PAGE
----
Joshua Polson/The (Greeley) Tribune
Joshua Polson/The (Greeley) Tribune
The Kress Cinema & Lounge looked like a good business plan back in 2007. Ron and Linde Thompson opened it a year later, in September, when the economy crashed.
They had a plan to operate a kitchen with the Island Grill restaurant. When the restaurant closed a year later, Ron carved enough room for their own kitchen out of a hallway.
When they had to cut back on staff and hours because of the recession, they worried about losing a chunk of valued customers who prefer to see a movie on a weekday. They stayed open Thursdays, and all those customers came Thursdays.
So when John Jankow, their first and only manager, called this summer to tell them he needed to meet with them, they fretted that he was quitting – not that he would have any more bad news that would threaten their business. They’d gotten through just about anything. But they were wrong.
The Kress needed a new digital projector. It would cost $80,000. And they probably needed it by next spring. And there was no alternative, no work-around, no hallway to build another kitchen.
The Kress, as about 1,000 small theaters nationwide, has a 35-mm film projector, and studios are converting to digital at a faster clip than anyone, including those at the Kress, anticipated. Several other small, independent theaters had already given up, Jankow said.
Studios aren’t saying when the full conversion will take place, but Jankow thinks next spring, and when it does, it’s pretty simple: No digital projector, no movies, as studios won’t ship film any longer. It’s already affecting the Kress: They hosted a “quote along” with a scratched copy of “The Princess Bride” earlier this year because no other copy was available.
You haven’t heard complaints from large movie corporations, such as, say, Cinemark, because they either already have digital projectors or can afford them. But for the Kress, the $80,000 it will cost to upgrade is literally a killer: If the Thompsons can’t raise the money, the Kress is finished.
But there is a last-ditch effort. The Kress has a Kickstarter campaign to raise the $80,000 to replace the projector. On Monday, with 14 days left in the campaign, the Kress still was 68 percent shy of its fundraising goal.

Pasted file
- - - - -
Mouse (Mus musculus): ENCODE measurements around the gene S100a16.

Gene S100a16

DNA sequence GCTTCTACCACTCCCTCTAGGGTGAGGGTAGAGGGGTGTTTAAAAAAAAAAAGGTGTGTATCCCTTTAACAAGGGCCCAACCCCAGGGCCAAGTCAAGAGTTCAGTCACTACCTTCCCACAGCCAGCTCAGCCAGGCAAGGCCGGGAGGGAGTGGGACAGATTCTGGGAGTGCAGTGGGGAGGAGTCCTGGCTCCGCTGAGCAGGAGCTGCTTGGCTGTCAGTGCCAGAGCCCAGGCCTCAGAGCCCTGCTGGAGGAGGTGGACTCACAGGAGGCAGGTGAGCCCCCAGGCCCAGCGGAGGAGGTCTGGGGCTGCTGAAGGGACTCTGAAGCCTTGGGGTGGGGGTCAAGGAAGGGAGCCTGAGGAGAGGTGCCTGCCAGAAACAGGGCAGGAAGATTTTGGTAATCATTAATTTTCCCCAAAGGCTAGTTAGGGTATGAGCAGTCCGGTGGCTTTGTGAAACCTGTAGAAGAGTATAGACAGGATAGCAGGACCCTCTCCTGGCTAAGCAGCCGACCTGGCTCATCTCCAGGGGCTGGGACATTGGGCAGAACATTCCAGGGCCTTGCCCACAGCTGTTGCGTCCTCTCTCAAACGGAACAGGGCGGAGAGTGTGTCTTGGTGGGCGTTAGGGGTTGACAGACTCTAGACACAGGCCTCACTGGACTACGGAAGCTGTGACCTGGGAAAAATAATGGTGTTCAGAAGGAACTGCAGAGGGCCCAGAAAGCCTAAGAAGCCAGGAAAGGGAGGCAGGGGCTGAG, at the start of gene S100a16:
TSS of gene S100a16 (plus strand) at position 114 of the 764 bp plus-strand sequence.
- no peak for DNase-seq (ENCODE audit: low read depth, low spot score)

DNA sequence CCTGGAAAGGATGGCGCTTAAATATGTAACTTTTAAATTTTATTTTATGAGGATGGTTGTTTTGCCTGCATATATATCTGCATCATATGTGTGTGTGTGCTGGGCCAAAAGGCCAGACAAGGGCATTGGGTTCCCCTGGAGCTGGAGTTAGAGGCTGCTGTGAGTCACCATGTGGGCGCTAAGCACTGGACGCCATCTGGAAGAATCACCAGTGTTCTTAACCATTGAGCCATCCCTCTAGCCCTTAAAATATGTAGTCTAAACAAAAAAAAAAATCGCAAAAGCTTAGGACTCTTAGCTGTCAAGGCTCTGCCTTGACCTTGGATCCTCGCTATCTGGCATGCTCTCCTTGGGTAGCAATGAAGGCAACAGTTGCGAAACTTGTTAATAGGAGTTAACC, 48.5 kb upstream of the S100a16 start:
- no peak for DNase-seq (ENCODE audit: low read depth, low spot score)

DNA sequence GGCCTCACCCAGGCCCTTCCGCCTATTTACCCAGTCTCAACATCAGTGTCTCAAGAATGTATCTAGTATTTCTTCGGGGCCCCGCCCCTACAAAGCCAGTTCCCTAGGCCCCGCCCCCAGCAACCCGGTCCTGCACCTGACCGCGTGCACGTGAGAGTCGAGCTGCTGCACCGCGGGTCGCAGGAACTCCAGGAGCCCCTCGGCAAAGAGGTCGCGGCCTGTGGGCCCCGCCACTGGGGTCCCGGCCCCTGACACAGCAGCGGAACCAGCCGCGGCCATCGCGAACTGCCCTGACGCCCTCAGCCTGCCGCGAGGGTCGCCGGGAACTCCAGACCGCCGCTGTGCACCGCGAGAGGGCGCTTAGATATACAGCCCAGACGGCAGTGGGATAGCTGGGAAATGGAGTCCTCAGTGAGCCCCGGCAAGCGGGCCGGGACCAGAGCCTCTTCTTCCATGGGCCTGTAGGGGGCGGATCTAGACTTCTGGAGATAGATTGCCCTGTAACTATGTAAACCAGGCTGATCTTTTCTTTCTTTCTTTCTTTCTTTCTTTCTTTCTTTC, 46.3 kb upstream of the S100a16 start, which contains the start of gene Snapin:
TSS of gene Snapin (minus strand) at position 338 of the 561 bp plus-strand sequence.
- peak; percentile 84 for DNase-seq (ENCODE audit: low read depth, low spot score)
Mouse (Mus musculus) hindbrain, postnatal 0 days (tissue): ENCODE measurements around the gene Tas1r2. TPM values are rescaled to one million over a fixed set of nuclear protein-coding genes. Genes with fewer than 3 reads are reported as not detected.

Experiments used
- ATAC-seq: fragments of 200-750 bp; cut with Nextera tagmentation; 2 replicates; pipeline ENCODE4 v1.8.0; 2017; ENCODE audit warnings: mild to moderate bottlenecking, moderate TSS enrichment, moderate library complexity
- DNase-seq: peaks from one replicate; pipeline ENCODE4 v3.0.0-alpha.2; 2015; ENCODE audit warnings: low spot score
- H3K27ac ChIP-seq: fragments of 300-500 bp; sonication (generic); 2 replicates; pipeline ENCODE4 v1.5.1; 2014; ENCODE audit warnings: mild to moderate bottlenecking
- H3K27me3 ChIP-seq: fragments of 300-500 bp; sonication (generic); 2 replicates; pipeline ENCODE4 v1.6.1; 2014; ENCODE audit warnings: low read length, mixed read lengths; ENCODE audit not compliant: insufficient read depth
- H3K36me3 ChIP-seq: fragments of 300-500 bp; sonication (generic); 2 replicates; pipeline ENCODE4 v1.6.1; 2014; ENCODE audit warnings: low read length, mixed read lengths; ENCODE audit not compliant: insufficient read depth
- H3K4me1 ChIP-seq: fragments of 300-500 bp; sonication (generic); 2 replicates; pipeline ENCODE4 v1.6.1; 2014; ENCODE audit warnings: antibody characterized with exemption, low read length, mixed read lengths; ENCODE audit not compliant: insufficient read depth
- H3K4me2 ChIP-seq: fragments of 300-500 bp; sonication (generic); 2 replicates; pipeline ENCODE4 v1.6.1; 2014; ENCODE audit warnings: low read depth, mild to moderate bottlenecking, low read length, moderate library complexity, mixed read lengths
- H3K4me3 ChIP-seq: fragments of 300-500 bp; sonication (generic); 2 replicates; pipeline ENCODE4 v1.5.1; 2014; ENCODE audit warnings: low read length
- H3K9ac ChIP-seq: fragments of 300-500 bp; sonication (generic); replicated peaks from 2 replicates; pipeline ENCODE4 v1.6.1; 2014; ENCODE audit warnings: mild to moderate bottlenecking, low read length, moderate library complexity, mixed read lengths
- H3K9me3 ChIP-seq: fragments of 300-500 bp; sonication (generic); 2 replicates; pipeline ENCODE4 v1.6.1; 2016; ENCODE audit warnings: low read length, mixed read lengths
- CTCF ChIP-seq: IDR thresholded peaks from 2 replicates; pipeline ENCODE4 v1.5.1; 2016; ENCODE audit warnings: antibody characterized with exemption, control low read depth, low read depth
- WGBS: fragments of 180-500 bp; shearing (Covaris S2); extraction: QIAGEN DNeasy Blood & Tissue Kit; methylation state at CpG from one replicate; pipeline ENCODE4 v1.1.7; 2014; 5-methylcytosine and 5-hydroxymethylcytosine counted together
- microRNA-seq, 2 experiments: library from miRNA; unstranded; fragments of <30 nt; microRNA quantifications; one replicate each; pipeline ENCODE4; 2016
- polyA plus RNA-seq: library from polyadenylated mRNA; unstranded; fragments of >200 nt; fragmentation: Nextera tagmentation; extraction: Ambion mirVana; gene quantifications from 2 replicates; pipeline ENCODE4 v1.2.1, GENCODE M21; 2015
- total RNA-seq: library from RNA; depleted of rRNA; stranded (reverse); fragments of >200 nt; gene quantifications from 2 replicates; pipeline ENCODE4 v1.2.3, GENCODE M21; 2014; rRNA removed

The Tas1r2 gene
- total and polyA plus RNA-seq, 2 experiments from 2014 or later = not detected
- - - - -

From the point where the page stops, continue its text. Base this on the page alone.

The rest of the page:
Kickstarter is a website that allows people to raise money for a project. Shawn Waggoner, a Greeley musician, used it this summer to fund her latest album. The trick is this: You either raise all the money or you get nothing.
If it seems strange for a private business to raise money through a website, well, the Thompsons weren’t sure about it at first, either. But the Lyric in Fort Collins, a theater similar to the Kress, survived because of its own summer campaign, and many of those same small theaters nationwide are using Kickstarter, as well – most of them successfully.
“It’s possible that people may come in more if they do donate,” Linde said. “They may feel like they are a part of it now, like they have some stake in it.”
The Thompsons opened the Kress because they felt that same buy-in to downtown. The Thompsons are champions of that area, and historic preservation is a religion to them. They loved the building, and Bob Tointon, another believer, owned it. They chose a movie theater because they didn’t want to open just another bar or restaurant.
“Whenever we brought up the idea of a movie theater,” Ron said, “people got really excited about it.”
The Kress never did live up to those expectations placed in 2007, a year before the meltdown, but it is a good business, the Thompsons said. A significant portion of that business still comes from first-run movies – not only from ticket sales but because they bring people in for drinks and dinner. The Kress still shows many movies that are hard to find anywhere else: “The Master,” an Oscar favorite, is playing now. It also shows old, free movies Friday and Sunday nights, but those movies don’t generate the food or drink sales, and even many of those freebies would disappear eventually in the digital age. The occasional rentals and parties won’t make up the difference.
If Kickstarter comes through, the change will be a good one, they say. The Kress sometimes has trouble getting movies because of the limited number of film copies distributors can send, so the distributors tend to prefer the larger theaters, which smaller theaters for years have said gives the corporations an unfair advantage. Under the new system, since it’s just a hard drive, there should be no excuse, Jankow said. The digital sound system will be nice as well.
Most of all, this may give the Thompsons a little renewed energy. There was talk of quitting, more than once, but facing a threat like this just reaffirms what they already knew.
The Kress is not just a business. It is their life, and they would like it to be long and fruitful.